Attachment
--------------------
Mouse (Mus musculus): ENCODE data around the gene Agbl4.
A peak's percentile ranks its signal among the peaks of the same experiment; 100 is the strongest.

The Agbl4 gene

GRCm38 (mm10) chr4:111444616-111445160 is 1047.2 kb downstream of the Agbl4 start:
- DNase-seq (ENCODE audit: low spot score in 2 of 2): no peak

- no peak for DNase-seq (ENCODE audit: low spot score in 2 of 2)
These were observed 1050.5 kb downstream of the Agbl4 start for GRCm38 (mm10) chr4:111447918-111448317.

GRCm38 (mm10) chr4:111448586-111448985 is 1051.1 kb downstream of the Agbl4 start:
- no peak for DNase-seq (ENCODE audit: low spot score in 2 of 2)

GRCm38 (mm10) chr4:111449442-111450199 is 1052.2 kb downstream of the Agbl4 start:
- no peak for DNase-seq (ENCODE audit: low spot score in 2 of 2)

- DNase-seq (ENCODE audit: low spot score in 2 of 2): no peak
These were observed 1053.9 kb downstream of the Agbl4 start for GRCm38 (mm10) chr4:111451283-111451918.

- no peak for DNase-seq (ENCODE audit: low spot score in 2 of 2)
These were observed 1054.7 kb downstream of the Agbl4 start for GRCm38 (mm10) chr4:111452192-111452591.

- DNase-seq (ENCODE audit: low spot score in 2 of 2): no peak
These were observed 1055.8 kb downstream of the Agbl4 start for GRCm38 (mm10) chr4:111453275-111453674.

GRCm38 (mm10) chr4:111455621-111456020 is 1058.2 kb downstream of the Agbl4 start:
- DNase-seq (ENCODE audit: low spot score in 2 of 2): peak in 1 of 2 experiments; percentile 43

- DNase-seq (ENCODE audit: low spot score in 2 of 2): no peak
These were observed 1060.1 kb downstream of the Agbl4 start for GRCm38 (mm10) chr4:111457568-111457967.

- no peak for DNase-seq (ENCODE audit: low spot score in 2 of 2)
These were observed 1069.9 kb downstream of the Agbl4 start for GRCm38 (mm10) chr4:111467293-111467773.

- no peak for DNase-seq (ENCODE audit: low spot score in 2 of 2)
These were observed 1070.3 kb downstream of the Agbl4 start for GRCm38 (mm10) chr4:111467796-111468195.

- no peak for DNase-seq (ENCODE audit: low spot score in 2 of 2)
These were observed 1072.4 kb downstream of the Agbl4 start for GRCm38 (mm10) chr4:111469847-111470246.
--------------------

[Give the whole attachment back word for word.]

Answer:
Mouse (Mus musculus): ENCODE data around the gene Agbl4.
A peak's percentile ranks its signal among the peaks of the same experiment; 100 is the strongest.

The Agbl4 gene

GRCm38 (mm10) chr4:111444616-111445160 is 1047.2 kb downstream of the Agbl4 start:
- DNase-seq (ENCODE audit: low spot score in 2 of 2): no peak

- no peak for DNase-seq (ENCODE audit: low spot score in 2 of 2)
These were observed 1050.5 kb downstream of the Agbl4 start for GRCm38 (mm10) chr4:111447918-111448317.

GRCm38 (mm10) chr4:111448586-111448985 is 1051.1 kb downstream of the Agbl4 start:
- no peak for DNase-seq (ENCODE audit: low spot score in 2 of 2)

GRCm38 (mm10) chr4:111449442-111450199 is 1052.2 kb downstream of the Agbl4 start:
- no peak for DNase-seq (ENCODE audit: low spot score in 2 of 2)

- DNase-seq (ENCODE audit: low spot score in 2 of 2): no peak
These were observed 1053.9 kb downstream of the Agbl4 start for GRCm38 (mm10) chr4:111451283-111451918.

- no peak for DNase-seq (ENCODE audit: low spot score in 2 of 2)
These were observed 1054.7 kb downstream of the Agbl4 start for GRCm38 (mm10) chr4:111452192-111452591.

- DNase-seq (ENCODE audit: low spot score in 2 of 2): no peak
These were observed 1055.8 kb downstream of the Agbl4 start for GRCm38 (mm10) chr4:111453275-111453674.

GRCm38 (mm10) chr4:111455621-111456020 is 1058.2 kb downstream of the Agbl4 start:
- DNase-seq (ENCODE audit: low spot score in 2 of 2): peak in 1 of 2 experiments; percentile 43

- DNase-seq (ENCODE audit: low spot score in 2 of 2): no peak
These were observed 1060.1 kb downstream of the Agbl4 start for GRCm38 (mm10) chr4:111457568-111457967.

- no peak for DNase-seq (ENCODE audit: low spot score in 2 of 2)
These were observed 1069.9 kb downstream of the Agbl4 start for GRCm38 (mm10) chr4:111467293-111467773.

- no peak for DNase-seq (ENCODE audit: low spot score in 2 of 2)
These were observed 1070.3 kb downstream of the Agbl4 start for GRCm38 (mm10) chr4:111467796-111468195.

- no peak for DNase-seq (ENCODE audit: low spot score in 2 of 2)
These were observed 1072.4 kb downstream of the Agbl4 start for GRCm38 (mm10) chr4:111469847-111470246.